Close-up photo of the splash from a droplet falling into clear water. Like the ripple effect stretching out in all directions, the choices we make based on our digital literacies affect all aspects of our modern lives.

Overview: Critical Digital Literacies

Welcome to ENG 5045! As plans for the Fall semester develop, this page will expand to include information about each aspect of the Critical Digital Literacies.

Course Information

  • ENG 5045
  • Fall 2023 Meetings: Thu 4:30–7:15p in CAS 315
  • Prerequisite: ENG 5020
  • Instructor Details:
    • Chris Friend (he/him)
    • CAS 325
    • Office hours (appointments strongly recommended):
      • Mondays, 2–3:30p and 4:30–7:30p
      • Wednesdays, 2:30–4p


Examines technological systems that shape daily life and gives students tools to navigate, evaluate, and tactically respond to those systems. Major topics include privacy erosion, digital identities, surveillance, and data practices. We will study technology, writing, and data through a rhetorical lens, highlighting the intentional design behind our information, devices, and social networks.


Quoting from Hutchinson & Novotny’s (2018) CFP for the Rhetorics of Data special issue of Computers and Composition, this course helps you…

  • identify ethical concerns or issues within a technological infrastructure,
  • understand the rhetorical implications of these concerns or issues for how they impact people (users and non-users), and
  • respond with a range of tactics that promote more ethical outcomes for use of these technologies.

Details About the Course

Besides this site, the following resources will help you feel connected as you go about the semester:

Topics/Literacies to Explore

Our privacy is under attack online. In this class, we’ll look at how and when that happens, and we’ll build responses to those attacks to resist what may seem inevitable. As Estee Beck et al (2021) explain,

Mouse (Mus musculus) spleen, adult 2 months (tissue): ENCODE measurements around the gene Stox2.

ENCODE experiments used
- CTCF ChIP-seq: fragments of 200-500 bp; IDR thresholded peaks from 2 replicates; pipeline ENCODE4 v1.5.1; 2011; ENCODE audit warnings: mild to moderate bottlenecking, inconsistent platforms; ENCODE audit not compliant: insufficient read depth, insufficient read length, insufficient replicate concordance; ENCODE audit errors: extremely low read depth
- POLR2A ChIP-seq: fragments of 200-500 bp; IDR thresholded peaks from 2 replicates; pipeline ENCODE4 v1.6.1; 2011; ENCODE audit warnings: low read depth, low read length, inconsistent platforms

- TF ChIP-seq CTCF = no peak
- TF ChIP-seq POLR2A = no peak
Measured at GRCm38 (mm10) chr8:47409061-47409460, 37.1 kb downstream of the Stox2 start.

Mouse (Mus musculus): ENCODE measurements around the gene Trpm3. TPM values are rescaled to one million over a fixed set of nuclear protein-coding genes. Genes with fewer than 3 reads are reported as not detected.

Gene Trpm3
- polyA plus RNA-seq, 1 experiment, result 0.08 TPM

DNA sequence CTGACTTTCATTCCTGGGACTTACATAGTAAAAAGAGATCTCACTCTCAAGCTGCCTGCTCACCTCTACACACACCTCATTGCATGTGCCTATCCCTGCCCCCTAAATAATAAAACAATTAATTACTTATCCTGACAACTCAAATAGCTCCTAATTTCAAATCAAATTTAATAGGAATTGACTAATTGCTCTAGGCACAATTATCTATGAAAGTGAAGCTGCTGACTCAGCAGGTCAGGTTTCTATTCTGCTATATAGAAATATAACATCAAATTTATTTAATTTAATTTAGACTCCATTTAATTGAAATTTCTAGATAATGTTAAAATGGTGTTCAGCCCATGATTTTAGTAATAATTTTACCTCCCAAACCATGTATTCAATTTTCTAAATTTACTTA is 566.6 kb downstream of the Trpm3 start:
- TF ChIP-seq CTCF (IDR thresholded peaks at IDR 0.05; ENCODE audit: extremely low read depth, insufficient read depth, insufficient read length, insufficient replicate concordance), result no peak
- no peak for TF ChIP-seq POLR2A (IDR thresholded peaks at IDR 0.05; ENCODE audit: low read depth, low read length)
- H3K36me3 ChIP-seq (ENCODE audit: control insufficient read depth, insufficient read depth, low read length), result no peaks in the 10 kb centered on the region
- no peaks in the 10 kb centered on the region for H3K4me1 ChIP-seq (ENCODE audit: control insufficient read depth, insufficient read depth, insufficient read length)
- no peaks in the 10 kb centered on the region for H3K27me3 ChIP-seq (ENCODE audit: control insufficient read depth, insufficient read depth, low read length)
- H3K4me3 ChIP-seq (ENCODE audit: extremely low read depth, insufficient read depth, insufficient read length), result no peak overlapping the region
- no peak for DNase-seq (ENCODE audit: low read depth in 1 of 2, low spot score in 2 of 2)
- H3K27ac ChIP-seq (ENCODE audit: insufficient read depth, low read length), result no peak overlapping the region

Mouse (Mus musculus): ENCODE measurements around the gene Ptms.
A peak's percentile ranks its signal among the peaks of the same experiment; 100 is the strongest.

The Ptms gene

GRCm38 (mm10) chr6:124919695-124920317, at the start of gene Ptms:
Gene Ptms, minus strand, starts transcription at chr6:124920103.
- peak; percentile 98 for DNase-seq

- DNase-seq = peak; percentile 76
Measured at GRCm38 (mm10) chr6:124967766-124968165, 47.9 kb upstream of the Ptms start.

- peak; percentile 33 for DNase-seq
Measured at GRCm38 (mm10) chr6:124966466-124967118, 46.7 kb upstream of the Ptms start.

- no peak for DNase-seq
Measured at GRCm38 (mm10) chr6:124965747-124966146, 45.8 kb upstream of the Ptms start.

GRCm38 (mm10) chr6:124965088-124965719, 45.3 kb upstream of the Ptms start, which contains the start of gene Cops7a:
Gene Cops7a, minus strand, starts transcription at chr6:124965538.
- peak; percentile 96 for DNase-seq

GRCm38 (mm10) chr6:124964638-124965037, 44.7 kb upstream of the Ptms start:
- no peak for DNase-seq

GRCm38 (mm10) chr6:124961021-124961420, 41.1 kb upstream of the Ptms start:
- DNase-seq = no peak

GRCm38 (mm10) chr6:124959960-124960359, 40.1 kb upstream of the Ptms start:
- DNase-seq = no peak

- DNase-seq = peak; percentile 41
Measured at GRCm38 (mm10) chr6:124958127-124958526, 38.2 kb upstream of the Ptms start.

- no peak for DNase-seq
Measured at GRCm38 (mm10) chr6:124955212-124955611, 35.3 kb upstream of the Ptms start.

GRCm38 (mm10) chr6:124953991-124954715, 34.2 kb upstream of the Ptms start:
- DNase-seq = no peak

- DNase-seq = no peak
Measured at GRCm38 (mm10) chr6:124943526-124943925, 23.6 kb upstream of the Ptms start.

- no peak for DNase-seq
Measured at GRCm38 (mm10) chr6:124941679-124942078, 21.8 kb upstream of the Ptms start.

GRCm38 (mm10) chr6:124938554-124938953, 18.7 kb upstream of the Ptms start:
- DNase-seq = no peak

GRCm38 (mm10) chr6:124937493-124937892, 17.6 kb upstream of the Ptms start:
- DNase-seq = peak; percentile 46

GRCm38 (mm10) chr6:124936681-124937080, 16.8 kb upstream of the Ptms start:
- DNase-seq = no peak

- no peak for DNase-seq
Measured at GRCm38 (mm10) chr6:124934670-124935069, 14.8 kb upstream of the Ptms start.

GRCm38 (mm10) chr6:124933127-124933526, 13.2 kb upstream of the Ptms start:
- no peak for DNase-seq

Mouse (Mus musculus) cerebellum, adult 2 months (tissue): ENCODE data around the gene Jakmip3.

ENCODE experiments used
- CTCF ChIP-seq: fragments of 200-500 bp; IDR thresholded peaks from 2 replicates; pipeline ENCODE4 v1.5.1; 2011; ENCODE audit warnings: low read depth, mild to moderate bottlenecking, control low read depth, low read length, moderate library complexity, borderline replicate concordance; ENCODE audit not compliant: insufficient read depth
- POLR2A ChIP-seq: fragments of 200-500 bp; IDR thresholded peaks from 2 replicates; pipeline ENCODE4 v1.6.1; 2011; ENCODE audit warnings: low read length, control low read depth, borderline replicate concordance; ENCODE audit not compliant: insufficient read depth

“While it seems public sentiment toward privacy erosion online relaxed since the advent of social media, the shortage of specific knowledge of what data is tracked, how, and for what outcome gives the illusion of security and safety online when it is anything but guaranteed. In several cases, technology, surveillance, and a lack of privacy result in oppressive systems.”

Critical Digital Literacy as Method for Teaching Tactics of Response to Online Surveillance and Privacy Erosion,” Computers and Composition

We’ll explore the following topics in order to understand how to navigate digital spaces and how to exert agency over our online identities.

  1. Identity
    1. Facial recognition
    2. Algorithmic prediction
    3. Content personalization
  2. Privacy
    1. Adhesion contracts
    2. Privacy policies and legal responses such as GDPR, California’s “Do not sell my data,” etc.
    3. Behavioral profiling
  3. Surveillance
    1. Roots of surveillance capitalism in racist, colonialist practices of slavery
    2. Power, privilege, and choice
    3. Digital redlining
  4. Resistance
    1. Technical: Incognito/Privacy mode, VPNs, the Tor network
    2. Legal: Congress, the FCC
    3. Social: Awareness, art, media projects

This course begins Fall 2023. See you then!